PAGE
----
- loyalty to King James
- the power to enact “laws, ordinances, acts, constitutions and offices…” for the good of the colony, and to abide by those laws
- to remain as one society and work together to further it
- to live in accordance with the Christian faith
The full text of the Mayflower Compact is as follows:
In the name of God, Amen. We, whose names are underwritten, the Loyal Subjects of our dread Sovereign Lord King James, by the Grace of God, of Great Britain, France, and Ireland, King, defender of the Faith, etc.:
Having undertaken, for the Glory of God, and advancements of the Christian faith, and the honor of our King and Country, a voyage to plant the first colony in the Northern parts of Virginia; do by these presents, solemnly and mutually, in the presence of God, and one another; covenant and combine ourselves together into a civil body politic; for our better ordering, and preservation and furtherance of the ends aforesaid; and by virtue hereof to enact, constitute, and frame, such just and equal laws, ordinances, acts, constitutions, and offices, from time to time, as shall be thought most meet and convenient for the general good of the colony; unto which we promise all due submission and obedience.
In witness whereof we have hereunto subscribed our names at Cape Cod the 11th of November, in the year of the reign of our Sovereign Lord King James, of England, France, and Ireland, the eighteenth, and of Scotland the fifty-fourth, 1620.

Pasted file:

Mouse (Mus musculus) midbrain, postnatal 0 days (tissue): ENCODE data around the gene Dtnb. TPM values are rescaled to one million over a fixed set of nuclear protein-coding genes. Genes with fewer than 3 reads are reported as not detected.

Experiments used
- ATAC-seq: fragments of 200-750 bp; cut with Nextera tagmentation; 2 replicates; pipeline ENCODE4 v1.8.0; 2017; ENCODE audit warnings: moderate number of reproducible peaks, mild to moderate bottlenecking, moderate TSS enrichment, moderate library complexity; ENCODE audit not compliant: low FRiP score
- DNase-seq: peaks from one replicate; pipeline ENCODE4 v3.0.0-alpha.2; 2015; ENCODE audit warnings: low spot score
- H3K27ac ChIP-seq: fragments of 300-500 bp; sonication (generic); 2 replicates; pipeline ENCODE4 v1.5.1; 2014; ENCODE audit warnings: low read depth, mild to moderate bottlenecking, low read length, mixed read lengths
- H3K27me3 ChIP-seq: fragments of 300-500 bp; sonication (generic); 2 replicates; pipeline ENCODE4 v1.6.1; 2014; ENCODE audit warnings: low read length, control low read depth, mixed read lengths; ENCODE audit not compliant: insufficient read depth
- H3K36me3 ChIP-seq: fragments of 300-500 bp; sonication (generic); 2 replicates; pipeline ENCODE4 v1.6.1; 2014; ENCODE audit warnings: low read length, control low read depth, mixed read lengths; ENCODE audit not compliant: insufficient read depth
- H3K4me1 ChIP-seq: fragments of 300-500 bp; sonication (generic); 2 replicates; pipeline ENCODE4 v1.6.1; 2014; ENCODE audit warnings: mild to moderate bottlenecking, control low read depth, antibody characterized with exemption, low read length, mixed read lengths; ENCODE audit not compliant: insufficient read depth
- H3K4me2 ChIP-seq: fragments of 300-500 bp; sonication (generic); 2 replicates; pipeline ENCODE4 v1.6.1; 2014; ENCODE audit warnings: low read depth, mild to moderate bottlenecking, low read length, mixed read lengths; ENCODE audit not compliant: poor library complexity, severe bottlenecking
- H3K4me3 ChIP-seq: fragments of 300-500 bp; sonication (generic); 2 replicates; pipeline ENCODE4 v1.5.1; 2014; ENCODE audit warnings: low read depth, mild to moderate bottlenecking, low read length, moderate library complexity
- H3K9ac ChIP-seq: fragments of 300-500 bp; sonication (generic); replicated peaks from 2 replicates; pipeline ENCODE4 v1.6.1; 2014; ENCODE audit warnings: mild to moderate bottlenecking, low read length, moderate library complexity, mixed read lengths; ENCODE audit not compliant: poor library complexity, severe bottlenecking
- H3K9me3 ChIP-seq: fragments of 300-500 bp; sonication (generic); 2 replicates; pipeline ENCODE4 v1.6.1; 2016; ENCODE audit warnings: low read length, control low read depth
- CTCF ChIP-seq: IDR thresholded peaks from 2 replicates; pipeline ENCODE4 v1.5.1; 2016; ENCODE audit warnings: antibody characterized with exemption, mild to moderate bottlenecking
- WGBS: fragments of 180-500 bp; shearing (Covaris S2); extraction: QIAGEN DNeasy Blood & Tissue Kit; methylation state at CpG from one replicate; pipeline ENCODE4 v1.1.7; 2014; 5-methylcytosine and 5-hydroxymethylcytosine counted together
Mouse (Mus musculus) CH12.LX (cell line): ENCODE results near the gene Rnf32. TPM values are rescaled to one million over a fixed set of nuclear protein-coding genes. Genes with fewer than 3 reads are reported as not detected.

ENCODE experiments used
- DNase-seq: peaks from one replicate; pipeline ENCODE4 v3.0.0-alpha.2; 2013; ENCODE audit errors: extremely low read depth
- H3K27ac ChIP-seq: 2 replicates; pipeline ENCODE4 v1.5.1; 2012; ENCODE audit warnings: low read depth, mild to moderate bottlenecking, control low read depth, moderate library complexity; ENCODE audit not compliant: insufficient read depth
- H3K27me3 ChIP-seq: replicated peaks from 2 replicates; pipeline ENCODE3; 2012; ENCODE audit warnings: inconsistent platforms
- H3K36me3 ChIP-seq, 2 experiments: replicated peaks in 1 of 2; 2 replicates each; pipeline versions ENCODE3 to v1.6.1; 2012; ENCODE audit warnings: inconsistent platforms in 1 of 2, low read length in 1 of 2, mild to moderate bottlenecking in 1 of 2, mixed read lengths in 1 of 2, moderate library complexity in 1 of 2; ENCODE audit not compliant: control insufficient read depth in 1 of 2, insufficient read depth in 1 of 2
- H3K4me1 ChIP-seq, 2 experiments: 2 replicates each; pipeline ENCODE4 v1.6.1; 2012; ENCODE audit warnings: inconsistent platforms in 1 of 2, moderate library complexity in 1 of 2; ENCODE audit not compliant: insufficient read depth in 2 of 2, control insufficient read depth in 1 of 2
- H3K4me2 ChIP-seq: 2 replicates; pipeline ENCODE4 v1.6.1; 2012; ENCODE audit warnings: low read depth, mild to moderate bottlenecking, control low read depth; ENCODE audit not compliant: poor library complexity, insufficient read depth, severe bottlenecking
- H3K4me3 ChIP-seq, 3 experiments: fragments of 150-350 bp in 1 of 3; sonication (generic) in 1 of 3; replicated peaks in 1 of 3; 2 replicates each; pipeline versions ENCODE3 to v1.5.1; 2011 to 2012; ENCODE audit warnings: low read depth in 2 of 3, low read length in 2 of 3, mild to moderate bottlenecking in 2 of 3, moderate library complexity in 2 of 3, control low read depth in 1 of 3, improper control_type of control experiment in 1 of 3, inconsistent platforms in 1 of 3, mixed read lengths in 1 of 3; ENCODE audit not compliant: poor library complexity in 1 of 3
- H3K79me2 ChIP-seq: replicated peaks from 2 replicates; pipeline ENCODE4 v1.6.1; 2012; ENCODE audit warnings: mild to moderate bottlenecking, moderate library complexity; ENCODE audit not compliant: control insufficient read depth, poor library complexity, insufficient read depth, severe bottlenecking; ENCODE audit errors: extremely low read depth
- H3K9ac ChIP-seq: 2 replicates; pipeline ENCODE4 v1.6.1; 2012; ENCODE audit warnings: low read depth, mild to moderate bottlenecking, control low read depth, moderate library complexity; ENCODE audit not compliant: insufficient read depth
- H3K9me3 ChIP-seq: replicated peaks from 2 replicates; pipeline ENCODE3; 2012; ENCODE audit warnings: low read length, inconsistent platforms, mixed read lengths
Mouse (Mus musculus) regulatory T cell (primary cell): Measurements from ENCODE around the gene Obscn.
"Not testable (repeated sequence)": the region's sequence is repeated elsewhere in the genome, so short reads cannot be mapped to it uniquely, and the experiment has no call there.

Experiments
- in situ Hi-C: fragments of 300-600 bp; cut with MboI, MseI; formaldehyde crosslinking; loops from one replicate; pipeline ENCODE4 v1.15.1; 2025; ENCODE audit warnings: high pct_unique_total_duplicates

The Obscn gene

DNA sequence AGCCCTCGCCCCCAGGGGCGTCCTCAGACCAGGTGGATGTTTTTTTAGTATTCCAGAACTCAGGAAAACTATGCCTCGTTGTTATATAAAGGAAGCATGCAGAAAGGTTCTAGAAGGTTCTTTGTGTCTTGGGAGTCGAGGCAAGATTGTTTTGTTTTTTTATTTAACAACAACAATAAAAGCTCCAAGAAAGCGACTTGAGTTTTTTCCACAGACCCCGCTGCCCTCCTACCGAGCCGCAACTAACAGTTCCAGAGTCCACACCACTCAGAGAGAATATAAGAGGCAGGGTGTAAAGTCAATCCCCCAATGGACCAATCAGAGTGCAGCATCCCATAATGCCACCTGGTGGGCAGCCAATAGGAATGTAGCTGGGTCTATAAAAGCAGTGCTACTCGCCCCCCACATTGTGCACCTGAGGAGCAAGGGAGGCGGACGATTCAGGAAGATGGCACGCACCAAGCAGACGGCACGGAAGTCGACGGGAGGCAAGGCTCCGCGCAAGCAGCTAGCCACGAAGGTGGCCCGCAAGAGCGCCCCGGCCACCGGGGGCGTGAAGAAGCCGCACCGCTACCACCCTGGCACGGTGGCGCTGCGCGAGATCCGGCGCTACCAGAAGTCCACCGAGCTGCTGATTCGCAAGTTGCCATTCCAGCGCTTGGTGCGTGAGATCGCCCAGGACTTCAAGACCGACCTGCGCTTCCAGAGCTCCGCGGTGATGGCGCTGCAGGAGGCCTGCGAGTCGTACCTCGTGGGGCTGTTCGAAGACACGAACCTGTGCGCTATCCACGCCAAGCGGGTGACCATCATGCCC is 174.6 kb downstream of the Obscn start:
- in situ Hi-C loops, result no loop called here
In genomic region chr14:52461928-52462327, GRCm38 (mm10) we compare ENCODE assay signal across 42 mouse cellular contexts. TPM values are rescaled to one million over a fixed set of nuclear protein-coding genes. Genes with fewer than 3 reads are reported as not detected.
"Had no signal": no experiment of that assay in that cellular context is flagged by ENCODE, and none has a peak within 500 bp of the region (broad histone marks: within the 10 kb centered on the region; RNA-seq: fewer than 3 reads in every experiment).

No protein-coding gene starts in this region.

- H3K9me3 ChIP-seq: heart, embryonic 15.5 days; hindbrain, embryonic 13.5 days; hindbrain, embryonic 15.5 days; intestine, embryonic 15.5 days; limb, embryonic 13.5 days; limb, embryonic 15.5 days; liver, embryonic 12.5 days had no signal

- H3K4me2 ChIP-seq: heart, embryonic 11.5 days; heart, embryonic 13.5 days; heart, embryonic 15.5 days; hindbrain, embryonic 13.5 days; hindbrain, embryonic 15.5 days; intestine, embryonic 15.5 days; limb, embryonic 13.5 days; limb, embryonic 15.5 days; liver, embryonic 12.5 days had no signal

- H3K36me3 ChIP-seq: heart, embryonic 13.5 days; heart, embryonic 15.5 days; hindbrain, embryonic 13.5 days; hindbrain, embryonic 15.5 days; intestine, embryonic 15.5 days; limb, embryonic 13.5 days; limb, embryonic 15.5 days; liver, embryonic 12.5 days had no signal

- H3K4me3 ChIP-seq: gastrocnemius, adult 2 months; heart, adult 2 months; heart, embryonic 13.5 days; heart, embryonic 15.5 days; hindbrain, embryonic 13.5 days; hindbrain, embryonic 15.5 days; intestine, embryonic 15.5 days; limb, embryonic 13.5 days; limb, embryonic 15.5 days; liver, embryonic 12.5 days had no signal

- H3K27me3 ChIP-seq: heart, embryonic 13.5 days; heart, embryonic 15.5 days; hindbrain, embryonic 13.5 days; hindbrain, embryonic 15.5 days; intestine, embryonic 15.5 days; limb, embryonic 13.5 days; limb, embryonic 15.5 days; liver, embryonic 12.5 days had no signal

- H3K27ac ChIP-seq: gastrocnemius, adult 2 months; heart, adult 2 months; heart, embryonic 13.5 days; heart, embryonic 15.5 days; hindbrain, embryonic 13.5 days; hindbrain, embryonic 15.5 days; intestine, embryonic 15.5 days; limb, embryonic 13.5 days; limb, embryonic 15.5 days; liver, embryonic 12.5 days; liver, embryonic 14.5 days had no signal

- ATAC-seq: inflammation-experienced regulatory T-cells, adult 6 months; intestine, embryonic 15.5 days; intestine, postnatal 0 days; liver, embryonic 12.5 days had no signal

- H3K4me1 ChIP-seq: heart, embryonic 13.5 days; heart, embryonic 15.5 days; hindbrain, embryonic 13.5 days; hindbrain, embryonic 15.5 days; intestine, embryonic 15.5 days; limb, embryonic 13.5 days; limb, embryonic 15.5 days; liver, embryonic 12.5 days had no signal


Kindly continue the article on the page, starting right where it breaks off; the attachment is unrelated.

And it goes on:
As such, the Mayflower Compact is the first form of self-rule in the New World.
The Puritans explored the area around Provincetown Harbor and eventually settled on a site for construction of shelters. On December 26th, a site was chosen and construction commenced with the first structure completed by January 19th, 1621.
This structure immediately became a hospital for the sick. By the end of February, 31 had died. By March, only 47 of the original 102 Puritan passengers on the Mayflower were still alive. Half of the crew had also perished.
In October 1621, the surviving 53 passengers and crew of the Mayflower were joined by the Wampanoag chief Massosoit and 90 of his men to celebrate a harvest feast which has became known as “The First Thanksgiving”.
We now refer to the group of Puritans who voyaged on the Mayflower to the New World as the “Pilgrims”. The Plymouth Colony survived until 1691.